Review: Sarah Bernstein’s Study for Obedience
April, 2024
Kiana Sarmadi, Contributor
Kiana Sarmadi is a writer based in Ontario, Canada.
Characters often want a measure of innocence and active strive for the common reader to bond with them. One must only look at the wave of railings and sneers aimed at poor Fanny Prices of literature—those pale wallflowers suffering mutely beyond the more pronounced personas—to confirm this. But, you may say, Fanny is an innocent, quiet thing; her guilt in not pleasing others as she is taught to is only a product of her own mind, warped and bent by years of servitude and obedience. Should this not make her more endearing to the reader? Should we not follow her fate with more eagerness than that of the arch and coquettish Miss Crawford? 

But the readers and the critics alike find her odious for her meekness and passivity, or her “insipidness” (as Austen’s own mother declared). This timid fragile maiden, “a charmless heroine,” as one critic writes, “who was not made to be loved,” seems to have endured as much scorn under the eyes of the common reader as in the hands of the brutal Bertrams of her world. 

Writers, like Austen, who create such quiet and inhibited characters often shy away from giving these characters a voice. The rather distanced third omniscient narrator seems like an easier voice to lure the reader into attention or some semblance of care for such a protagonist. But what if a writer could give this diffident hand the pen? What language would she speak in and where could she take you, her sullen irritated reader?

The pen that leads you in Sarah Bernstein’s Study for Obedience shares the same temperament as Fanny’s: guilt-stricken, uncertain, obsessed, confined. She is descended from the line of twentieth century heroes (Gustav von Aschenbach, Jay Gatsby, Clarissa Dalloway, etc.) with their modest desires and rather uneventful lives. What differentiates her from these bunch, though, is her coy vengeance, her absurd but carefully concealed humour and lies, her way of deforming the language, her quiet victory. 

It is a slow, claustrophobic and dense path, blocks of prose colliding with each other and our nameless guide, invisible (to the extent that even the automatic door sensors have difficulty registering her movements), loathed even by those whose secrets she faithfully guards and orders she meticulously follows, metamorphoses into something other—something more tangible, dominant but also dangerous. 

The cruel land that cocoons her, where her ancestors had been burned and murdered, is now unreadable and entirely foreign. But it is in this mystery, in her growing seclusion, that she gains a streak of awareness and some gnawing thing in her quietens:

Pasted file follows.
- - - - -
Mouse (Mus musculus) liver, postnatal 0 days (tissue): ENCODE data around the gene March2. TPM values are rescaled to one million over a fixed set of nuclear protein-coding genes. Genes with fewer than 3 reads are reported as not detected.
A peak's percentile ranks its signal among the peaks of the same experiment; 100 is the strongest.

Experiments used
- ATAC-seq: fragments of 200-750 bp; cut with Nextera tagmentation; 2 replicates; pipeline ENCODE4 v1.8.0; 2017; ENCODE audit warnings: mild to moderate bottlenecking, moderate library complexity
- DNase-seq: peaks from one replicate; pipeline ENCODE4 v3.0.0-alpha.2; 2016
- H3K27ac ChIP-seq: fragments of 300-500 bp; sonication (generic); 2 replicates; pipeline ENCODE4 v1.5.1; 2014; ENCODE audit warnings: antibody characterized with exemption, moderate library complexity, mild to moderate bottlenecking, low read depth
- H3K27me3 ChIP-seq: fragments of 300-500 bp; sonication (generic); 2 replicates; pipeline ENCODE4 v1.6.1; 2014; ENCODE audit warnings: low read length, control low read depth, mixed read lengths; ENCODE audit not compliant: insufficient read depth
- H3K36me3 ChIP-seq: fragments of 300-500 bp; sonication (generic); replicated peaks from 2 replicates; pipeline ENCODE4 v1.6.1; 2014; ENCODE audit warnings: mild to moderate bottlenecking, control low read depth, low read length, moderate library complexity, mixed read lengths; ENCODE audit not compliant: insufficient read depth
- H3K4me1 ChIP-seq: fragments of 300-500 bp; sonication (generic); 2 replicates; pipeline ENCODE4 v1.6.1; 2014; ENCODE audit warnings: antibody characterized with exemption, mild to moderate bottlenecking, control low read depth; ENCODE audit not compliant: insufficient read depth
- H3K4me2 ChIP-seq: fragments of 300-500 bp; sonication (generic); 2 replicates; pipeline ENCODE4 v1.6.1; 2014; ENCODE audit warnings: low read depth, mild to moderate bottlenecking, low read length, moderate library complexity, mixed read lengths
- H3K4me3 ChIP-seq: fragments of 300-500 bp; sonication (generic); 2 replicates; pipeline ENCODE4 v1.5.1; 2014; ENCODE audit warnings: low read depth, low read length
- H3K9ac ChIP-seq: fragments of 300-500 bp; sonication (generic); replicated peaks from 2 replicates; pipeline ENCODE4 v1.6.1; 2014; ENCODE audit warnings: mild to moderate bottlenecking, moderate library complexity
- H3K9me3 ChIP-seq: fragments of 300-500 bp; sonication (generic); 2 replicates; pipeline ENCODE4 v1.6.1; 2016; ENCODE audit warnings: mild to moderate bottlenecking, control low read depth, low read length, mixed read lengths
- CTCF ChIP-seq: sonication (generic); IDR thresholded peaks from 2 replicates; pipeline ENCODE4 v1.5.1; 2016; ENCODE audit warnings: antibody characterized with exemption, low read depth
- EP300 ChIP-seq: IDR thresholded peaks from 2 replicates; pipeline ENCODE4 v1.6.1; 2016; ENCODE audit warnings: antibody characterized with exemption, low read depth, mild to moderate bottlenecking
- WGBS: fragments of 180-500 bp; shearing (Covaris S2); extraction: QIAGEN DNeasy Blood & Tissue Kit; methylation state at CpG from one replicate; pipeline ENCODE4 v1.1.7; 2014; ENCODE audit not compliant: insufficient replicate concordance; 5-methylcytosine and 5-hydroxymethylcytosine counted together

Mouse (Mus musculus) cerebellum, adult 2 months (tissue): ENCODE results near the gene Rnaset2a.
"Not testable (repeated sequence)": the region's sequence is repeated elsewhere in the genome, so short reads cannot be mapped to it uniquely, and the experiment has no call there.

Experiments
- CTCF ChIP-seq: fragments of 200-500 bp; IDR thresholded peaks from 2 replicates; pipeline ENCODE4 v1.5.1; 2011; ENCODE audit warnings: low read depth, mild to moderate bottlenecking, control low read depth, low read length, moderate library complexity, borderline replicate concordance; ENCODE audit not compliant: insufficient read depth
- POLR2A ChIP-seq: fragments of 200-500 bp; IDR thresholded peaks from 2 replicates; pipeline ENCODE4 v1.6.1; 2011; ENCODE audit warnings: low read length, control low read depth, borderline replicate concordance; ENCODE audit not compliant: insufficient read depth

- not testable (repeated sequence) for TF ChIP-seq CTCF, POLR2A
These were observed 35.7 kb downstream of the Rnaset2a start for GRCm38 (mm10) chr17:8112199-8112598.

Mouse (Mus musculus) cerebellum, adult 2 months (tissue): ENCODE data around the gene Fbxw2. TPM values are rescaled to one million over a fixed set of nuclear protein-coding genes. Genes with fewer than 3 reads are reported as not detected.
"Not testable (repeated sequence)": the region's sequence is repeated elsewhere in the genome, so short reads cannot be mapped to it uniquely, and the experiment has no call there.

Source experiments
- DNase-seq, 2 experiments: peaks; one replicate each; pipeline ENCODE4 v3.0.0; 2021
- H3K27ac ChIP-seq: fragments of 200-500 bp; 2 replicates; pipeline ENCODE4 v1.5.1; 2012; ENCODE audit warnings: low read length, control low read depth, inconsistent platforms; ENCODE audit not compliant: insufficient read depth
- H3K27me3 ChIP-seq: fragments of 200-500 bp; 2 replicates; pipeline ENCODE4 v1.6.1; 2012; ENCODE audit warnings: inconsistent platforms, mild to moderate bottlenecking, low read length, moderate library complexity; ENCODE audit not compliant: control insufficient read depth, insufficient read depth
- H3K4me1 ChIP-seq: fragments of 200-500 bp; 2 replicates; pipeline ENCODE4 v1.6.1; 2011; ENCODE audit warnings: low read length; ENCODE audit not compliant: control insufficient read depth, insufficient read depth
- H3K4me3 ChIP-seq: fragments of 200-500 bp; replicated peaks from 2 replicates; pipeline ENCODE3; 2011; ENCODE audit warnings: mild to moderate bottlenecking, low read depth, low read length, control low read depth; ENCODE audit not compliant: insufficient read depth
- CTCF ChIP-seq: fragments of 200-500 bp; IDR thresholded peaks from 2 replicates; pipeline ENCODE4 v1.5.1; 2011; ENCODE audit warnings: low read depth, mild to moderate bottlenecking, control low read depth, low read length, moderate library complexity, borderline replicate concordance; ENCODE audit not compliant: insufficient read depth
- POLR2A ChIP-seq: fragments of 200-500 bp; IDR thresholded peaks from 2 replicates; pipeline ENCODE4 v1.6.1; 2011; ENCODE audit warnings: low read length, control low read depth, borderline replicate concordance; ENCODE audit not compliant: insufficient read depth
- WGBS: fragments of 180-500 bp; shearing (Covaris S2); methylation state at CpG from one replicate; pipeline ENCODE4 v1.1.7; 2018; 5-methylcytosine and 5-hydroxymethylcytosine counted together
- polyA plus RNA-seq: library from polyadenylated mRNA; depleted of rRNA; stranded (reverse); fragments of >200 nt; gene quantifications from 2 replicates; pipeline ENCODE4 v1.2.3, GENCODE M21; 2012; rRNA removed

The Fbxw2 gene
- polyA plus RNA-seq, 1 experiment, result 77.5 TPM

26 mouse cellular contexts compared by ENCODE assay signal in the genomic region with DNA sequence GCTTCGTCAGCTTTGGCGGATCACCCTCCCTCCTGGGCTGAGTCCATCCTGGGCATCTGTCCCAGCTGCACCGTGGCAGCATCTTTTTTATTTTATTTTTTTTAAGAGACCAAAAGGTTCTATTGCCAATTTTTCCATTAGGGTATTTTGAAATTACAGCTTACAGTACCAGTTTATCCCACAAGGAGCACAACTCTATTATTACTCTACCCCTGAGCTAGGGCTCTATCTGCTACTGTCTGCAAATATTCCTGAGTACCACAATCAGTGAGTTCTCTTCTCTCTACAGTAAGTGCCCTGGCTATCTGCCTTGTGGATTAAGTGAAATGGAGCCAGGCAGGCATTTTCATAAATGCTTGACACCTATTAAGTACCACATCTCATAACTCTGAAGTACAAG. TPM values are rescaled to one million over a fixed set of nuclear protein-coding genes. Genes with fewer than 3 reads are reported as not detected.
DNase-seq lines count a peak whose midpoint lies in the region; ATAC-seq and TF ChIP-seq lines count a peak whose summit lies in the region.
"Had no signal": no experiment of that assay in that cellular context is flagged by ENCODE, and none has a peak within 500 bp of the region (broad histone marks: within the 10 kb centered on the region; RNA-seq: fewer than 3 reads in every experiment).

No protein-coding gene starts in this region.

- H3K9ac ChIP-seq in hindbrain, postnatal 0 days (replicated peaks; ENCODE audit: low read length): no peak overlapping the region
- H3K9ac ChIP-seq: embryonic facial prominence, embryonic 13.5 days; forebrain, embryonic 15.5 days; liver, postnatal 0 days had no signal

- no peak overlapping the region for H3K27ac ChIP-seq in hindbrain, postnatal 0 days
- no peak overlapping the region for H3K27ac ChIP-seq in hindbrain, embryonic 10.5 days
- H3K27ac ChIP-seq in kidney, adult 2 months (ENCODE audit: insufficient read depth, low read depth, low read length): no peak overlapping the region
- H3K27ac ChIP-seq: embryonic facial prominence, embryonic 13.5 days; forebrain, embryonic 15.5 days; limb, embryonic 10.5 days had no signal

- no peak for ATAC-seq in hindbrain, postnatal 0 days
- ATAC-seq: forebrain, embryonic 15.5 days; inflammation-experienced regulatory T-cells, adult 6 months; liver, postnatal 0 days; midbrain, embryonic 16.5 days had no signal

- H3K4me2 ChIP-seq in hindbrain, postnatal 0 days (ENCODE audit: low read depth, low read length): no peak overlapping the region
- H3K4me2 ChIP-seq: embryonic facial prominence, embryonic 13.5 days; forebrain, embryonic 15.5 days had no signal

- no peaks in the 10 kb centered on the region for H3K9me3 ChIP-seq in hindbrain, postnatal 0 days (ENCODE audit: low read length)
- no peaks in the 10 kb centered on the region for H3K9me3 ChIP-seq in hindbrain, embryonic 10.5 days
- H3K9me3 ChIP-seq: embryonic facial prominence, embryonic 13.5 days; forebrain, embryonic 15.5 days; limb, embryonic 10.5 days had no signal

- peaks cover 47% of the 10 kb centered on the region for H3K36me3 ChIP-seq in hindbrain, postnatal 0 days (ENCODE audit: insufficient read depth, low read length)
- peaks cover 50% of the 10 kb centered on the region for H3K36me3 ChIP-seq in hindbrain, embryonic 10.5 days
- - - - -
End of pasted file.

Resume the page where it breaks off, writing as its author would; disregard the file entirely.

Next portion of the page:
“It was as if I had been living my life against the backdrop of a roaring noise that I had not known was there and that had ceased suddenly and absolutely. My perceptions turned outward. I saw the grass grow, I saw it growing, I saw the green changing, noticed the new heights reached by the branches. I paid such close attention. It was disorienting to walk in the woods day after day, to mark the astonishing and impossible changes from one day to the next. I was dizzy with it all. I felt as though I were remembering something I had forgotten.”

Her solitary excursions in this decaying sanguinary country slowly awakens her and she points her blade not only at its hateful people or her demanding brother but also at you, her reader.

The excruciatingly slow and absurdly funny transformation of this faceless and reserved voice is so vaguely hinted at throughout the text that the reader will eventually find herself hypnotically ensnared in it.

The narrator is as suspicious of her reader as she is of the people surrounding her in her world; her digressions and pensive wanderings are all suggestive of her awakening to the more concrete nature of herself and the cruelty of her surroundings, yet she never entirely trusts her reader to share with her in a confiding manner. She is aware of her lack of social charisma, her unpopularity, the disagreeable nature of her character, her perceived guilt, and she begins and moves through her narrative gingerly and self-consciously.

When you pick up this book, keep your wits about you, you will need them. Bernstein’s study into obedience and guilt is not a mere abstract text, giving you a distanced narrator unaware of your reproachful gaze—she is taking you in and you will end up with her looking down at you from the dais.   

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